It's hard enough to make sound financial decisions when everything in your life is going well. Your divorce could complicate things further: by law, credit card issuers must account for your ability to repay, and your personal income plays a major role in their underwriting decision.

Despite your good credit score as a couple, you'll need to build a solid track record as a single woman who can manage credit cards and pay monthly bills on time. Before applying for new credit, tackle a few housekeeping tasks:

  • Review the features and costs that work with your new budget. A high-flying rewards card with a high annual fee might not fit your new lifestyle. Think about leveraging cash back credit cards and other money-saving products to stretch your dollars.
  • Consolidate wherever you can. Depending on your divorce decree or your personal agreements, you'll need to divvy up your debt. Because your husband carries the higher income, it may help you both for him to consider balance transfer offers that consolidate his share of your active debt to one or two accounts in his name.
  • Convert joint accounts into individual accounts. Let's say you both share a rewards credit card and a no-frills card. You can each pick the one that fits best, and remove the other spouse from each account. Depending on your banks' policies, they may enable you to keep the same account or allow you to open a similar account as an individual.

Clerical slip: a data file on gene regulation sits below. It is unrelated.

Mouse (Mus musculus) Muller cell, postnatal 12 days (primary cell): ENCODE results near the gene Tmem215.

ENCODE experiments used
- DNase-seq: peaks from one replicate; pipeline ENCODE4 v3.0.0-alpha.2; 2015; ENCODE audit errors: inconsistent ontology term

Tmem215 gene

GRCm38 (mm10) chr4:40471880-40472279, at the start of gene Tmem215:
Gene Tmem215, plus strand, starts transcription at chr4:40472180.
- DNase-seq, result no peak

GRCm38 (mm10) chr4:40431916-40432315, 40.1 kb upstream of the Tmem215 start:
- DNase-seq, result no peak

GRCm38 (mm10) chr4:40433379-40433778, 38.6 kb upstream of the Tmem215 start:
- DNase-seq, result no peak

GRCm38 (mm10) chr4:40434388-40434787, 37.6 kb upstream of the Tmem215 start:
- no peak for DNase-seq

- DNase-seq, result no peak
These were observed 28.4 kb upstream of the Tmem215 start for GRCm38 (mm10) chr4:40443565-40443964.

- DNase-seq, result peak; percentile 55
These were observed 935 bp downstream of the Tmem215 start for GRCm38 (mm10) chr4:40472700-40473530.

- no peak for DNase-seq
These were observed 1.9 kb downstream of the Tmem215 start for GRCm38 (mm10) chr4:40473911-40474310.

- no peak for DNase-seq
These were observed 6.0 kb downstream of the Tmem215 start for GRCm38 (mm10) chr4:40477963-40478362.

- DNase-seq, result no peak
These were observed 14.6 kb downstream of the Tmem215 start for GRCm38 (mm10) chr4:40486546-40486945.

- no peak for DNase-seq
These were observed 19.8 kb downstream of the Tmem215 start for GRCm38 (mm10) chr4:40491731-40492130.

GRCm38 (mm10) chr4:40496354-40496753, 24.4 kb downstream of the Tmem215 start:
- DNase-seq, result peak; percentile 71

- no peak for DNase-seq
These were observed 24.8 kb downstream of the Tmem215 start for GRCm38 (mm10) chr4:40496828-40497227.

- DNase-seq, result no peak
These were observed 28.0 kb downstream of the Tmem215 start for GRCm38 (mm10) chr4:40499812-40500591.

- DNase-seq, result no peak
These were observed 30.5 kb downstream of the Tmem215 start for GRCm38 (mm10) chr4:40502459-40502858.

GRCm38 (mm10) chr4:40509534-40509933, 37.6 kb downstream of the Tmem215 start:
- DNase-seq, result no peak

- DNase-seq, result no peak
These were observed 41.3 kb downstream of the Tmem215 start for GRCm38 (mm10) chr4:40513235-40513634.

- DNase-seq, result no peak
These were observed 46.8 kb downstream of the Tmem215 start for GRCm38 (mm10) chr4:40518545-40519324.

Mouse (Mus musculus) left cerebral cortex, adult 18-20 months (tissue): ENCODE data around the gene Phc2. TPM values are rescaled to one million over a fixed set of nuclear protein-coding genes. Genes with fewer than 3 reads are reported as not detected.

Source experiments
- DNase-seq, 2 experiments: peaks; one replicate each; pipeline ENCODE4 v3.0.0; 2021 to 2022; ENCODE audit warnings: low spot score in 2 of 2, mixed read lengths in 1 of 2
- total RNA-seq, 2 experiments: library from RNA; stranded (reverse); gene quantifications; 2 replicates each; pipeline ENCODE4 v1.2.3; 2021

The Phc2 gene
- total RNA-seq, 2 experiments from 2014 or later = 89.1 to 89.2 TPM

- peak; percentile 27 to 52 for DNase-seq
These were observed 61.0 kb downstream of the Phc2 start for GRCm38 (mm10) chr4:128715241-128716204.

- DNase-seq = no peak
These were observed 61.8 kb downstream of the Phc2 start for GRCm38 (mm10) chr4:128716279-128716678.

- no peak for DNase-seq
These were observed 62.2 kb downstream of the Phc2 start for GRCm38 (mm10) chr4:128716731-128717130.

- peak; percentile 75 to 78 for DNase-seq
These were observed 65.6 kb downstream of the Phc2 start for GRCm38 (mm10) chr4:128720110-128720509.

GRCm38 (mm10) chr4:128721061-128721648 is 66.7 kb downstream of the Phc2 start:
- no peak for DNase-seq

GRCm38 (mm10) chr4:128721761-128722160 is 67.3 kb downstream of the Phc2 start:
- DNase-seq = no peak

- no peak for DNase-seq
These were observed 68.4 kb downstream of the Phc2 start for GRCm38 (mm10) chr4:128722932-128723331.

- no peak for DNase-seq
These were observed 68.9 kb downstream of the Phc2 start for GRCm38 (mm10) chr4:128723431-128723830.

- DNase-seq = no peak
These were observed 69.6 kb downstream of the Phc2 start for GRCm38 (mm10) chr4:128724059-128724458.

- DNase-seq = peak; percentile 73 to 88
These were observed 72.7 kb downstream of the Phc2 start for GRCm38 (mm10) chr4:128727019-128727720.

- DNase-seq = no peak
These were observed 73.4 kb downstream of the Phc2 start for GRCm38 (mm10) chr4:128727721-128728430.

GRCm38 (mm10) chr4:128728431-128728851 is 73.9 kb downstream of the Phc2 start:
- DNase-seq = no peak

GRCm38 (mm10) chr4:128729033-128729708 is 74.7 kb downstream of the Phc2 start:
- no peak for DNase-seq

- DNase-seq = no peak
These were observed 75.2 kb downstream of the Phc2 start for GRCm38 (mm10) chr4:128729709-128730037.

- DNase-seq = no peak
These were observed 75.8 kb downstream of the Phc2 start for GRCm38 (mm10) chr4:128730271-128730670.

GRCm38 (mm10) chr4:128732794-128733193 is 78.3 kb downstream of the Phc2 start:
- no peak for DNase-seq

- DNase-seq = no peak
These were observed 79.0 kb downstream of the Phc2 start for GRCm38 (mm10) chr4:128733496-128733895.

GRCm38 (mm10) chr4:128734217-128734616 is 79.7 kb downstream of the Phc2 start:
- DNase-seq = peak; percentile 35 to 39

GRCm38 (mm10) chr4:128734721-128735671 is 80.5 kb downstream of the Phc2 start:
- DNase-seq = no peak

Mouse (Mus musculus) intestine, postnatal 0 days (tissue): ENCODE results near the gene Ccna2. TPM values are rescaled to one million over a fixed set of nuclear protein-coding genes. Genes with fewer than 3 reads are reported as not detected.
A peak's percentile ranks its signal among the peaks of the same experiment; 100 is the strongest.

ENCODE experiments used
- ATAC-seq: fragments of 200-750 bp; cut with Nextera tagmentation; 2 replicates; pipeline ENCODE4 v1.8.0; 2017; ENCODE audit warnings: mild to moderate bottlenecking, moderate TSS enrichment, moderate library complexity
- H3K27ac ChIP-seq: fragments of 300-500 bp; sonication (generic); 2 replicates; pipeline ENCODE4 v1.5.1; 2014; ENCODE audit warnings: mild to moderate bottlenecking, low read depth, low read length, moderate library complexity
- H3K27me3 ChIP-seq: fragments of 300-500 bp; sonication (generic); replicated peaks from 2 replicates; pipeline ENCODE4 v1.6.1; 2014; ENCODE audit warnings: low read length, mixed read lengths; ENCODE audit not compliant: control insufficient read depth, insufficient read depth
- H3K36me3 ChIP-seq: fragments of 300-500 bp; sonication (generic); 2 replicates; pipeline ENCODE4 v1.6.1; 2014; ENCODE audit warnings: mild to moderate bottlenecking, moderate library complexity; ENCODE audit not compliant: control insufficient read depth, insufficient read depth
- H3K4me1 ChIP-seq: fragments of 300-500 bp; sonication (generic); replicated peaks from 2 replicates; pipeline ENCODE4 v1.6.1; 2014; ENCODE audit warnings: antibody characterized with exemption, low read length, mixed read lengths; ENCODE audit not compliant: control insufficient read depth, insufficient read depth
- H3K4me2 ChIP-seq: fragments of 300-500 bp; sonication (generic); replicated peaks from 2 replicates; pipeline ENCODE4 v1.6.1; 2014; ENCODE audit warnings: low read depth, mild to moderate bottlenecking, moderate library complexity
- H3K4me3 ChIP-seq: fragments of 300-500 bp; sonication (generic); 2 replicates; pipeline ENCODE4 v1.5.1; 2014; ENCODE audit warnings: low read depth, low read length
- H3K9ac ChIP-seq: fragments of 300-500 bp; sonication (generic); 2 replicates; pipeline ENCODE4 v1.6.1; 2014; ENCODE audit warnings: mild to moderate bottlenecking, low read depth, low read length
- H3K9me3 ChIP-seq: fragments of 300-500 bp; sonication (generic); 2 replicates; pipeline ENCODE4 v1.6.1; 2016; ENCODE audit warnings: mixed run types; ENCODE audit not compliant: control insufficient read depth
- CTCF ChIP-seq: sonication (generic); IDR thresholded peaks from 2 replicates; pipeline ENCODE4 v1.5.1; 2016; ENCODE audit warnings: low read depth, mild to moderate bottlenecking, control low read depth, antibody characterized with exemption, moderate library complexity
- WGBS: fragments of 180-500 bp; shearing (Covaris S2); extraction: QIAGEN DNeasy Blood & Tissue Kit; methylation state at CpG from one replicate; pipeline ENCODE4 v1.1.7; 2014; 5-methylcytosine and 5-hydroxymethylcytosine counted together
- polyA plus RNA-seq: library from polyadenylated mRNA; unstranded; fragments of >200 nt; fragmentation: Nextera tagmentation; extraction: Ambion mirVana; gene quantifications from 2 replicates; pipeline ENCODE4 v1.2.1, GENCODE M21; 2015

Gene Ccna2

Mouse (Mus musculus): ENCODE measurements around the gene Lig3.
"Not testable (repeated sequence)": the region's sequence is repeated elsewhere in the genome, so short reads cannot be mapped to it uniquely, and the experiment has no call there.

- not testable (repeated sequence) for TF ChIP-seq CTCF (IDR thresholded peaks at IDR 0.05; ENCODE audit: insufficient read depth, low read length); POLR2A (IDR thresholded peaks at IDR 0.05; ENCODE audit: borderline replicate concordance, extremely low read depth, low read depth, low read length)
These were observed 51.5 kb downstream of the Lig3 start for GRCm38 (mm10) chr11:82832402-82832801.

You can shore up your credit score with a credit card for fair credit: a no-frills or few-frills account with a lower credit limit than you're probably used to. Don't worry about the dollar amount. You're banking on your current credit score to just get the account opened. Banks will give you more purchasing power over time as you build a strong track record.

You'll use your new card just once a month, for a small purchase that you should pay off in full when your statement comes. Some great cards for this task may include a secured credit card from Bank of America or Wells Fargo. It may seem odd to pay up to $40 per year for a credit card you won't use very often, but solid maintenance of this account can help keep your credit score high enough to qualify for discounts on car insurance premiums, home loans, and other household bills.

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